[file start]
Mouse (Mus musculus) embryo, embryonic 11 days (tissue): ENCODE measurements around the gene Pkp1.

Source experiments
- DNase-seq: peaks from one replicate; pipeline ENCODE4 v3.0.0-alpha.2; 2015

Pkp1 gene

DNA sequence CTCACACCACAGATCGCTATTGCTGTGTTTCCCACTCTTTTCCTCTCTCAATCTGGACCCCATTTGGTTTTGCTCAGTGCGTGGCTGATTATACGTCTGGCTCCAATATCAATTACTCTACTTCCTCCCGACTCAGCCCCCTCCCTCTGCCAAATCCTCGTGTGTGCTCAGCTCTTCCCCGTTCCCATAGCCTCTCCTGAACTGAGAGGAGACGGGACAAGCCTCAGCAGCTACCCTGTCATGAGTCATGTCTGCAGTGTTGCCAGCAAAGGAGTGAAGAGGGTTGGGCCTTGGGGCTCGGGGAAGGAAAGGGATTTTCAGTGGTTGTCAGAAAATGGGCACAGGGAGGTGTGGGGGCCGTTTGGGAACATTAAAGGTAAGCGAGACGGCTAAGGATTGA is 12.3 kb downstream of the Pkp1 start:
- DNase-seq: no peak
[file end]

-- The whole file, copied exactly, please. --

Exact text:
Mouse (Mus musculus) embryo, embryonic 11 days (tissue): ENCODE measurements around the gene Pkp1.

Source experiments
- DNase-seq: peaks from one replicate; pipeline ENCODE4 v3.0.0-alpha.2; 2015

Pkp1 gene

DNA sequence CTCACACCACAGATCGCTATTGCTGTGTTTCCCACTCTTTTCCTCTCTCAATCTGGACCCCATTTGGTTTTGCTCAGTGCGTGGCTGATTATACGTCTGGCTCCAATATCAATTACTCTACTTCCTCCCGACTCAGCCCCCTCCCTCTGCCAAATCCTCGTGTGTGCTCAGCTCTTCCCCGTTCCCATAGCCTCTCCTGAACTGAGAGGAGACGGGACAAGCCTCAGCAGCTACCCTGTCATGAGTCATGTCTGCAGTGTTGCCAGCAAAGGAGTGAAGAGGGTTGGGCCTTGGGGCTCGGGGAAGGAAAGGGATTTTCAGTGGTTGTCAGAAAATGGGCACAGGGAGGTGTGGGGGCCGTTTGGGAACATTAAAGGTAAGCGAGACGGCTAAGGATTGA is 12.3 kb downstream of the Pkp1 start:
- DNase-seq: no peak